The story behind the Veronica Mars movie is one of remarkable fan loyalty The television series’ creator Rob Thomas, and star Kristen Bell launched a fundraising campaign to produce the film through Kickstarter, and attained their goal of $2 million in less than ten hours, eventually raising a total of $5,702,153 with the help of 91,585 donors.
However unconventional the funding, the Veronica Mars movie is a lot of fun. Based on the low-rated, but clearly loved UPN and CW TV drama that ran from 2004-2007, the film takes place nine years after the events of the show’s third season. After taking a quick trip down memory lane, we learn that Veronica (Kristen Bell) is living in New York an interviewing for a job as a lawyer at a large firm. she is in a stable relationship with Stosh “Piz” Piznarski (Chris Lowell) and trying very hard to avoid drama. Unfortunately, while waiting for an interview, she gets a call from old flame Logan Echolls (Jason Dohring). He’s been accused of murdering his girlfriend Carrie Bishop (Andrea Estella), a fellow Neptune classmate who became a pop star under the name “Bonnie DeVille.” Bombarded with offers from lawyers to represent him, Logan wants Veronica’s help in making a choice.
Being the drama addict that she is, Veronica drops everything, and heads home to Neptune. Veronica isn’t happy that the trip just so happens to coincide with a ten year high school reunion. Though she originally planned to avoid the festivities, the event provides her with a chance to gather clues, and check up on old friends and enemies she had planned on leaving in the past.
It’s only natural that sometimes, with the passage of time, when we revisit something we remember fondly we come away disappointed. That’s not the case with Veronica Mars. She come back more or less, as expected, more mature, yes, but still the smart, sleuthing, inquisitive person she always was. And Neptune? It’s still a town full of the corrupt elite, and thankfully, Veronica’s father Keith (Enrico Colantoni) is still there, working as a private investigator, and fighting the good fight. Wisely, Rob Thomas, who directed and co-wrote the script with Diane Ruggiero, brought back every member of the main cast, and several supporting players who helped establish the tone of the original series.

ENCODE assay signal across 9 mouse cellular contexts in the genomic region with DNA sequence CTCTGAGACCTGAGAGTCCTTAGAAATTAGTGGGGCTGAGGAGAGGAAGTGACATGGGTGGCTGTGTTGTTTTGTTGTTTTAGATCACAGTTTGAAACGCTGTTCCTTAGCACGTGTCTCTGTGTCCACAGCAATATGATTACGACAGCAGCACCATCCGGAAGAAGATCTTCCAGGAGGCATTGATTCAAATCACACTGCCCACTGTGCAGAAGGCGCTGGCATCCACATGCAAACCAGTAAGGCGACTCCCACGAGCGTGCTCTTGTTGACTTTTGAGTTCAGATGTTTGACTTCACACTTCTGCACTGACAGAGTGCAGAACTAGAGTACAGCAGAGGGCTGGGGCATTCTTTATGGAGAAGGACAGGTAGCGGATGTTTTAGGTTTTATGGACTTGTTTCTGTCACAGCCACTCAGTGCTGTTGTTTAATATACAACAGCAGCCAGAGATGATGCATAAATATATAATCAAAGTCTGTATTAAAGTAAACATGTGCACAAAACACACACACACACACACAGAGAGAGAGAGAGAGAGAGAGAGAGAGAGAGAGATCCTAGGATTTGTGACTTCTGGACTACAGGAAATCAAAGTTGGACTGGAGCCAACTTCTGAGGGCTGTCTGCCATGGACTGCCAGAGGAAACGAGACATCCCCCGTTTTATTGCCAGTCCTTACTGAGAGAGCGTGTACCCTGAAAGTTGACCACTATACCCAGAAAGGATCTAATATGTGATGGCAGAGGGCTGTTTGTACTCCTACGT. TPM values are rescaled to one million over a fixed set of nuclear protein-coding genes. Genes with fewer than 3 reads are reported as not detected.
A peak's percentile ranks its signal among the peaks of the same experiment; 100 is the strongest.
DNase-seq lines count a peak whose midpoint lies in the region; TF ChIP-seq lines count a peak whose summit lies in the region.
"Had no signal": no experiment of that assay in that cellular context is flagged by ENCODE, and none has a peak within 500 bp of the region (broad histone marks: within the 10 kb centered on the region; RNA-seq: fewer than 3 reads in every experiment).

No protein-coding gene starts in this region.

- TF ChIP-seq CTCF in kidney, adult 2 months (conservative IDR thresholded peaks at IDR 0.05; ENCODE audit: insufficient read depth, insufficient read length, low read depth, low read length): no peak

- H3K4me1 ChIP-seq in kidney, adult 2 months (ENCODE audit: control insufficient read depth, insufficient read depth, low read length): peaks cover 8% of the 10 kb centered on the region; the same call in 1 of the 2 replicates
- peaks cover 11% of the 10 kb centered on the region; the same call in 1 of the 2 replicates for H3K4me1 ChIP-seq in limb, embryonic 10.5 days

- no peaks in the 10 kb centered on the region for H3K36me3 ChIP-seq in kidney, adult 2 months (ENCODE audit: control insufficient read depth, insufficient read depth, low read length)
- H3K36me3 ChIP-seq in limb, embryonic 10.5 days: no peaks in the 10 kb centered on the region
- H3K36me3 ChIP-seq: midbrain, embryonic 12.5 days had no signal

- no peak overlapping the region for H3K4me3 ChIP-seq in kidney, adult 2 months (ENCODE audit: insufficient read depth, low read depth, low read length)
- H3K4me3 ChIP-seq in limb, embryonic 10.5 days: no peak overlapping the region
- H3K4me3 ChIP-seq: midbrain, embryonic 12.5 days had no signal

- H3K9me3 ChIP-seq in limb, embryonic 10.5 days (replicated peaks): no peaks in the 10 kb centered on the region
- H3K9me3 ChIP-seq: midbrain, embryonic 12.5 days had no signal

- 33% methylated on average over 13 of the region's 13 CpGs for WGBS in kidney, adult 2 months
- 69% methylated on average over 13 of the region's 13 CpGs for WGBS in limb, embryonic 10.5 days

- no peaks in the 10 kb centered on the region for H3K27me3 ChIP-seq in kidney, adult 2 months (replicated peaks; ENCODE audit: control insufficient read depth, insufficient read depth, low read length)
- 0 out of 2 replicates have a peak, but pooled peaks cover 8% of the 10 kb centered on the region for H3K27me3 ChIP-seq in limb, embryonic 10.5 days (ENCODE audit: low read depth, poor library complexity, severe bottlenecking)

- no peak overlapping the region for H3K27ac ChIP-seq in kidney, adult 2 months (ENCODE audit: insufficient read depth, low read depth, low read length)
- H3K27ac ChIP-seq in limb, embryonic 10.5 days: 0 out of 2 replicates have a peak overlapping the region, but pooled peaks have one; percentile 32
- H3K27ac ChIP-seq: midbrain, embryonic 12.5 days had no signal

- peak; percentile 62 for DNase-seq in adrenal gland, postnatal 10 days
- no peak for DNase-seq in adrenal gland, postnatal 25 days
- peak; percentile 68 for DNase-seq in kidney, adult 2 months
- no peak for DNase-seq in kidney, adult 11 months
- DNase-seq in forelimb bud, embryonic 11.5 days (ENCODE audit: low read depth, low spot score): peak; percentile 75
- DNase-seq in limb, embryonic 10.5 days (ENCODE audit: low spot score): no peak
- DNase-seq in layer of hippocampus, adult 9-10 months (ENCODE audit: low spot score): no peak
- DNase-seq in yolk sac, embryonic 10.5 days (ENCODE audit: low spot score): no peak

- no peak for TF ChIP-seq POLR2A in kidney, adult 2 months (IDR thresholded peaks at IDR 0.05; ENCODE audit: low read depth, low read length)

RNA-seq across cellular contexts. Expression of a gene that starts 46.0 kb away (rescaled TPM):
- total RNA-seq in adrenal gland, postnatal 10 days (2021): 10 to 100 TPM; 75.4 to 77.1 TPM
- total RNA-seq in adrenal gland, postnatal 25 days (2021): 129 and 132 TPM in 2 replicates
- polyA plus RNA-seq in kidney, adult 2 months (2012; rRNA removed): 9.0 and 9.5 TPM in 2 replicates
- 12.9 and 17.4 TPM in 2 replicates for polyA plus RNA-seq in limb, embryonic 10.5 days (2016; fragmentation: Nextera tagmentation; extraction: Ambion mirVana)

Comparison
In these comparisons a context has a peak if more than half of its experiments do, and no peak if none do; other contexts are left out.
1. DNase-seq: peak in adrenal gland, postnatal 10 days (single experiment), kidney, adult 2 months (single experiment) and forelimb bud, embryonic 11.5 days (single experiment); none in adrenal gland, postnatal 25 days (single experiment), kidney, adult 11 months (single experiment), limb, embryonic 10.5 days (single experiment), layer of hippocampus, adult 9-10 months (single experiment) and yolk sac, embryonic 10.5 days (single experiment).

Also to his credit, Thomas doesn’t try to turn Veronica Mars into a ‘movie event.’ He stays to true to the fans who bankrolled the film and gives fans the satisfying ending that the show never had, while also leaving plenty of possibility for a sequel. While I don’t know if the film will appeal to the masses, I can say I had only watched a handful of episodes from the original series before watching the movie, and loved it. I have just started watching the series from the beginning. Would it be asking too much for Warner Bros. to release it on Blu-ray?
Presented in the 2.40:1 aspect ratio, Veronica Mars was shot in HD using an Arri Alexa. The image is clean throughout, as one would expect from a new film. Shadow details are good, though I noticed just a hint of black crush; it’s not enough to interfere with the viewing experience. Overall, fans should be pleased with this transfer.
The DTS-HD Master Audio 5.1 track offers a fairly simple mix, but it provides a vibrant experience, with fine atmospherics, and solid low frequencies that provide some heft during party scenes.
English SDH, French, and Spanish subtitles are included.
The following extras are available:
- By the Fans: The Making of Veronica Mars the Movie: (HD, 55:43) A look at how the film got made, and a nice look behind-the-scenes of the filming. What follows is more of the same, largely aimed at the fans.
Behind the Scenes: More On-Set Fun:
- Welcome to Keith Mars Investigations (HD, 2:54)
- Game Show with Kristen Bell and Chris Lowell (HD, 4:30)
- On Set with Max Greenfield (HD, 3:10)
- Veronica Mars’ Backers (HD, 4:45)
- It’s Not All About You, Monkey (HD, 2:59)
- Young Veronica (HD, :58)
- Deleted Scenes (HD, 4:20) Four in total.
- Gag Reel (HD, 4:35)
- UV Digital Copy
- Digital Copy